Hi, Glad you got to the answer before me. I was a bit slow today. Anyhow the reason for the CCS is that it provides what would essentially be the bias voltages for the tubes in a rather non-obvious way. Both tubes have their grids at essentially ground potential. To prevent run away (and other things) the cathodes need to be raised high enough above ground to set them properly. This can be done in several ways. A simple resistor to ground from the cathodes will do it. The voltage drop across it will provide the needed voltage. Not very linear IMO, but often done. Usually there is a capacitor across it to minimize the AC signal voltage effect. The CCS does it differently. The static voltage (no signal) will be just enough to set favorable operating conditions for the tubes. The actual voltage can vary depending on the individual tubes. However it will be exactly what is needed for the target current flow. Now if you apply an AC signal to either grid the voltage will change on the cathode circuit in phase. It will be a mirror of the signal and in doing so will change the value of the voltage between the grid and cathode of the second tube. A see-saw arrangement. As one conducts more the other will conduct less. The sum however will be very constant. This is a sort of simple description of how the circuit works. It looks like it ought not work at all, but is actually quite linear. Careful selection of the current, the B+ voltage, and transformer load impedance can (and in the amps does) easily obtain very low distortion without NFB and wide band resonance There is a little NFB applied in the amps to be sure, but it is designed to prevent potential above audio resonances. This intentionally limits response above 30K HZ Inside the 10HZ-25KHZ band it does pretty much nothing.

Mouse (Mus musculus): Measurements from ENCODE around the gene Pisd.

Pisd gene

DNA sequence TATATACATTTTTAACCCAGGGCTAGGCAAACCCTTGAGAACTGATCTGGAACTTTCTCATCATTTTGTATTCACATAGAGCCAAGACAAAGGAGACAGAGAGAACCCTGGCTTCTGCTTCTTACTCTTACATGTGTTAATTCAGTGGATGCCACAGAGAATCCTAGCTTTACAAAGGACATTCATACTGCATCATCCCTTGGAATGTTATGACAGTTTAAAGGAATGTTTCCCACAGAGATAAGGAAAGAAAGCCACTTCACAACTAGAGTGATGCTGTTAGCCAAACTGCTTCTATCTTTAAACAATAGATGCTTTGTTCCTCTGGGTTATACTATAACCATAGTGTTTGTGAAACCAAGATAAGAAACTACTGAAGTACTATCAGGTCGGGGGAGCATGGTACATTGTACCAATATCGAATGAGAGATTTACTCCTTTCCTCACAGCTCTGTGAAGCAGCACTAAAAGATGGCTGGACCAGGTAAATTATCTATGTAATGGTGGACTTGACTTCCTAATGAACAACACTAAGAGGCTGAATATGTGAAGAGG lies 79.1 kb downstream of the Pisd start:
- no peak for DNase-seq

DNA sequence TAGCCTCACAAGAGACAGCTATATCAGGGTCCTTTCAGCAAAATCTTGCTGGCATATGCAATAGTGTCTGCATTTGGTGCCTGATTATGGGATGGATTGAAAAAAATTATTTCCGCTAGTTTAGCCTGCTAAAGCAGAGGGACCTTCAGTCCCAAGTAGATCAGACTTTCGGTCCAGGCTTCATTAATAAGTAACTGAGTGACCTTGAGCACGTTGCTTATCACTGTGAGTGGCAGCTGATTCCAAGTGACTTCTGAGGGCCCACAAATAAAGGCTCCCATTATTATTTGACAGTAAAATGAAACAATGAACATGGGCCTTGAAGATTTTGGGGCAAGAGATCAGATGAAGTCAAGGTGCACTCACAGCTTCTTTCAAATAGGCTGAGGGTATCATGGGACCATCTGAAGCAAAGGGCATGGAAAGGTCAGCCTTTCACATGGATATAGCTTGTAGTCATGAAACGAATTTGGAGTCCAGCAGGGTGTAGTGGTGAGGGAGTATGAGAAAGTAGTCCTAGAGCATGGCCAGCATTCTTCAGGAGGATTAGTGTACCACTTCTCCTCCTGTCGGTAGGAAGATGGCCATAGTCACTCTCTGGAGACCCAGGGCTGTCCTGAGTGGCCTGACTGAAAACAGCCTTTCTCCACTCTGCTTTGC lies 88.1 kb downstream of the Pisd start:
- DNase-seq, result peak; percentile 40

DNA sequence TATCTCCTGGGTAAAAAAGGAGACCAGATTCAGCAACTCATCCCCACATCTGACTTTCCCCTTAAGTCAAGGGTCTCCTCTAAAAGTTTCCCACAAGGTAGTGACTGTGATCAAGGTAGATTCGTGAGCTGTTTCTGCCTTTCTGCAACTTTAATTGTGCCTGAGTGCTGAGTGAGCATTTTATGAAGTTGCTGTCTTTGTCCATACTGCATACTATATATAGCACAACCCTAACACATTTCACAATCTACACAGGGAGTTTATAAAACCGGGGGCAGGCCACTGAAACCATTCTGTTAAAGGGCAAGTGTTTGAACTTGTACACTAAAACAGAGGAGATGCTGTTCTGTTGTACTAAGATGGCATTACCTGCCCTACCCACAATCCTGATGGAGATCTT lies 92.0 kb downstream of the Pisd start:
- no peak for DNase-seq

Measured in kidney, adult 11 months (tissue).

Good listening
Bruce

Author:  ozapaydin [ 03 May 2017, 18:28 ]
Post subject:  Re: KT120 Oddblocks

It started to make sense. But, if you explain it by sticking the Bruce's circuit, I'll probably understand it completely.

Author:  gofar99 [ 03 May 2017, 21:34 ]
Post subject:  Re: KT120 Oddblocks

Hi, What doesn't make sense? Please describe. Then I can be more helpful.

Good listening
Bruce

Author:  ozapaydin [ 04 May 2017, 08:06 ]
Post subject:  Re: KT120 Oddblocks

Bruce,
I didn't get how we get constant current in the input of LM317HVs. In the sources I've seen, it is mentioned how to get constant current on the output.

Another thing: You use a potentiometer in the input of LM317HVs and between cathodes of power tubes. This way, you get the ability to provide different constant currents to each cathode which are actually idle currents on each tube. At the end the whole purpose is to get a limited cure for tube mismatch. Am I right?

Author:  Geek [ 04 May 2017, 12:51 ]
Post subject:  Re: KT120 Oddblocks

ozapaydin wrote:
I didn't get how we get constant current in the input of LM317HVs.

http://diyaudioprojects.com/Technical/C ... Regulator/

Author:  ozapaydin [ 04 May 2017, 15:54 ]
Post subject:  Re: KT120 Oddblocks

Still constant current is in the output...